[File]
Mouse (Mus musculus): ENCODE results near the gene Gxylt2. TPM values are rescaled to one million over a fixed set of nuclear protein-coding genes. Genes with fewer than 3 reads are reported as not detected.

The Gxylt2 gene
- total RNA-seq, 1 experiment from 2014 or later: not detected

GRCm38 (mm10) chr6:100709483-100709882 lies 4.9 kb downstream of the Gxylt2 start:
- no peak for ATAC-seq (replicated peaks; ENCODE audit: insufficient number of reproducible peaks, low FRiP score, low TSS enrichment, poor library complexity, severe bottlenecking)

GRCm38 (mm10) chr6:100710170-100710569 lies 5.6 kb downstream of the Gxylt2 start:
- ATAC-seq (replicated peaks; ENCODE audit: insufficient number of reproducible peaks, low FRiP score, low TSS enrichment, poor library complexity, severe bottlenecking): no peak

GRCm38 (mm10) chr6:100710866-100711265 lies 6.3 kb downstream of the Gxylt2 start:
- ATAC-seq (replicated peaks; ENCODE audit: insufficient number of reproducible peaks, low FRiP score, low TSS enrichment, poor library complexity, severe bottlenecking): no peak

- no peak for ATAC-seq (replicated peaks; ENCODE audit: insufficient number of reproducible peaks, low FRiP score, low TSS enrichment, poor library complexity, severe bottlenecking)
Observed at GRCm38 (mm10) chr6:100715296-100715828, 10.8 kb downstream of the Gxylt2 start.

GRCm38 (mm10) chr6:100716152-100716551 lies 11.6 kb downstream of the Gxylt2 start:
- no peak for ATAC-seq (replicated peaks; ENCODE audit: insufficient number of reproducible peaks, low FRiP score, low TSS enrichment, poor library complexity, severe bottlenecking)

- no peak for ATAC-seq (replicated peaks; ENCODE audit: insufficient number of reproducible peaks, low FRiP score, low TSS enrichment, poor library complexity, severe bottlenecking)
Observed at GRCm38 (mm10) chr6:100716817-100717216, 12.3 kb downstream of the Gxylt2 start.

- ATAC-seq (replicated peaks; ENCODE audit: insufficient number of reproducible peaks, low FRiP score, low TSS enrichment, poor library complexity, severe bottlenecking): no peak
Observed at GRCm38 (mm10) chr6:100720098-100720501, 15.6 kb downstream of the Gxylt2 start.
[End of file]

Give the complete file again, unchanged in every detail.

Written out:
Mouse (Mus musculus): ENCODE results near the gene Gxylt2. TPM values are rescaled to one million over a fixed set of nuclear protein-coding genes. Genes with fewer than 3 reads are reported as not detected.

The Gxylt2 gene
- total RNA-seq, 1 experiment from 2014 or later: not detected

GRCm38 (mm10) chr6:100709483-100709882 lies 4.9 kb downstream of the Gxylt2 start:
- no peak for ATAC-seq (replicated peaks; ENCODE audit: insufficient number of reproducible peaks, low FRiP score, low TSS enrichment, poor library complexity, severe bottlenecking)

GRCm38 (mm10) chr6:100710170-100710569 lies 5.6 kb downstream of the Gxylt2 start:
- ATAC-seq (replicated peaks; ENCODE audit: insufficient number of reproducible peaks, low FRiP score, low TSS enrichment, poor library complexity, severe bottlenecking): no peak

GRCm38 (mm10) chr6:100710866-100711265 lies 6.3 kb downstream of the Gxylt2 start:
- ATAC-seq (replicated peaks; ENCODE audit: insufficient number of reproducible peaks, low FRiP score, low TSS enrichment, poor library complexity, severe bottlenecking): no peak

- no peak for ATAC-seq (replicated peaks; ENCODE audit: insufficient number of reproducible peaks, low FRiP score, low TSS enrichment, poor library complexity, severe bottlenecking)
Observed at GRCm38 (mm10) chr6:100715296-100715828, 10.8 kb downstream of the Gxylt2 start.

GRCm38 (mm10) chr6:100716152-100716551 lies 11.6 kb downstream of the Gxylt2 start:
- no peak for ATAC-seq (replicated peaks; ENCODE audit: insufficient number of reproducible peaks, low FRiP score, low TSS enrichment, poor library complexity, severe bottlenecking)

- no peak for ATAC-seq (replicated peaks; ENCODE audit: insufficient number of reproducible peaks, low FRiP score, low TSS enrichment, poor library complexity, severe bottlenecking)
Observed at GRCm38 (mm10) chr6:100716817-100717216, 12.3 kb downstream of the Gxylt2 start.

- ATAC-seq (replicated peaks; ENCODE audit: insufficient number of reproducible peaks, low FRiP score, low TSS enrichment, poor library complexity, severe bottlenecking): no peak
Observed at GRCm38 (mm10) chr6:100720098-100720501, 15.6 kb downstream of the Gxylt2 start.